The Holiness of God

We keep encountering over and over again in Scripture the concept that God is holy. In fact, God only is absolutely holy. Moses, in his song of redemption, makes Jehovah God the theme of his praises, and then he ponders by asking a question: “Who is like You, O Lord, among the gods? Who is like You, glorious in holiness?” (Exodus 15:11). God himself assumes the title of “the Holy One” (Isaiah 40:25).

God is absolutely perfect in all His ways. There is not a single blemish or flaw in God’s character. God is never partial; He is never unfair; He never plays favorites. We read in Deuteronomy 32:4 that God is “the Rock, His work is perfect; for all His ways are justice, a God of truth and without injustice; righteous and upright is He.” The figure of “the Rock” declares that the Lord is strong and stable. The words “His work is perfect” indicate faithfulness; no wrongdoing exists in Him.

There are two basic aspects to God’s holiness. One aspect is related to the loftiness, exaltedness, and splendor of God as seen in Isaiah 6:1-4, where Isaiah saw God “high and lifted up,” and the seraphim cried “Holy, holy, holy is the Lord of hosts.” The second feature of God’s holiness is the absolute purity of His goodness. God is untouched and unstained by the evil of the world. God’s holiness is the standard for our moral character, and the motivation for the way we are to live our lives.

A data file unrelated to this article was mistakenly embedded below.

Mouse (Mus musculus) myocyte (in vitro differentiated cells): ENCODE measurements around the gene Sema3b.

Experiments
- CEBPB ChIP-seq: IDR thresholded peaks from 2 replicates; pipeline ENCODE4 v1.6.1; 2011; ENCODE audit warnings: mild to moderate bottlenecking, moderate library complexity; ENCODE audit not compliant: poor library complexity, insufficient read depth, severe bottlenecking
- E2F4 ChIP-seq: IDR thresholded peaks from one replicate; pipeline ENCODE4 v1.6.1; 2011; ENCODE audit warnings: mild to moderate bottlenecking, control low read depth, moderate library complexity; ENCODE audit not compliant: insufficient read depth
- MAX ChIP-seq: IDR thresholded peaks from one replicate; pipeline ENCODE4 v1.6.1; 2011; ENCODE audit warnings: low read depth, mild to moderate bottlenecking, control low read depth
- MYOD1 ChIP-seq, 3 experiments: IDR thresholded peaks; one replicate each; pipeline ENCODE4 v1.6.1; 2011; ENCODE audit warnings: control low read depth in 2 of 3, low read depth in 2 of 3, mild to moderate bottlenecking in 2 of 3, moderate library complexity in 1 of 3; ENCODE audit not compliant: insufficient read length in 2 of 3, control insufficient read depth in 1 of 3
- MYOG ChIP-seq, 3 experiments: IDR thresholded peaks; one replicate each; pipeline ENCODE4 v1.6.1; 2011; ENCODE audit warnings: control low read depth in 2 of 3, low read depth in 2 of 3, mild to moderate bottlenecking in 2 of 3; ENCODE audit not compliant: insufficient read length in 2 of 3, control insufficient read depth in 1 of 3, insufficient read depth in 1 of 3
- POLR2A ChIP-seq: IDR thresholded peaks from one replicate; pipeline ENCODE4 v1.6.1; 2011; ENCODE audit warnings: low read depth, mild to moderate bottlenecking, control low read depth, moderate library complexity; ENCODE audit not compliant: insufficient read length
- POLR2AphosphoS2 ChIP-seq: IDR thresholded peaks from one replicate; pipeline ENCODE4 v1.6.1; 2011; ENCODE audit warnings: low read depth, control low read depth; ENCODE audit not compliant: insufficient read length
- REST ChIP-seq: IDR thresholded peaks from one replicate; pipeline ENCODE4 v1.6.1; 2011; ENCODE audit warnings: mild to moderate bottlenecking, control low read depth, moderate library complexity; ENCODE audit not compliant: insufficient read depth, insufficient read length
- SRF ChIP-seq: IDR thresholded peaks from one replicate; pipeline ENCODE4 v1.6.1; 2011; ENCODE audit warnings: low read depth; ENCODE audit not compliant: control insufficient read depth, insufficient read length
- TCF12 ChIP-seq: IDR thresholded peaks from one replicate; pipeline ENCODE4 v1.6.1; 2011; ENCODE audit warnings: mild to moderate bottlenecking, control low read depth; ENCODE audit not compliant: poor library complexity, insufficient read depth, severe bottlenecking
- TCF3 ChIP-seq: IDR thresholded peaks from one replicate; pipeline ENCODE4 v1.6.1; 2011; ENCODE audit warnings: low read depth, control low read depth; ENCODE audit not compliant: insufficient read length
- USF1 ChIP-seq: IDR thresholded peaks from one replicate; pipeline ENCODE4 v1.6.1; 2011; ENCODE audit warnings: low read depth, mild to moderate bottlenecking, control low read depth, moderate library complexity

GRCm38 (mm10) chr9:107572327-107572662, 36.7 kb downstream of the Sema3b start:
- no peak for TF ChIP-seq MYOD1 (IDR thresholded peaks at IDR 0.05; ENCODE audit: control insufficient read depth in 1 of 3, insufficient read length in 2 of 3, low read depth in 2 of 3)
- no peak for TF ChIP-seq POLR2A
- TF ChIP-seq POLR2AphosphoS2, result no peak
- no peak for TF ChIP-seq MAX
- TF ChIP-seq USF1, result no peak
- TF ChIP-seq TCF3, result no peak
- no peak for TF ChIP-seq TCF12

Holiness cannot take part in sin nor approve it in others. The very sight of sin affects God with abhorrence (Habakkuk 1:13). In the dark hour (many years ago) when God the Father blotted out the view of Christ on the cross, Jesus cried, “My God, my God, why have You forsaken Me?” (Psalm 22:1). In verse 3 (of Psalm 22) we learn the reason why Jesus was forsaken of the Father. The response to Jesus’ question is that God is holy and cannot tolerate sin; in verse 3 of Psalm 22, Jesus says, “But You are holy.” At Calvary, we are permitted to view God’s abhorrence of sin, and perceive something of the holiness of God.

At least two times the Prophet Isaiah refers to the Lord as “the Holy One of Israel.” The God of Israel is totally unlike the gods of other religions. Those gods over and over again engaged in the same types of sinful acts as their followers did. The gods of the ancient (and modern) world are lacking in holiness, and instead, are vile, corrupt, degrading, and impure. Jehovah God, by way of contrast, is free from such acts. Job 34:12 says, “Surely God will never do wickedly, nor will the Almighty pervert justice.”

The holiness of God is evident in all His laws. Moral laws and natural laws are all an outgrowth of God’s holiness. His laws are designed to urge upon human beings the divine demands for leading a holy life. God’s laws demand only good and forbid all evil. Romans 7:12 speaks primarily of the law given through Moses, and says, “Therefore the law is holy, and the commandment is holy and just and good.” God’s holiness provides the pattern for His people to imitate. He commands us, “You shall be holy, for I the Lord your God am holy” (Leviticus 19:2; 1 Peter 1:16).

Excerpts taken from the book “The Holiness of God” by R.C. Sproul

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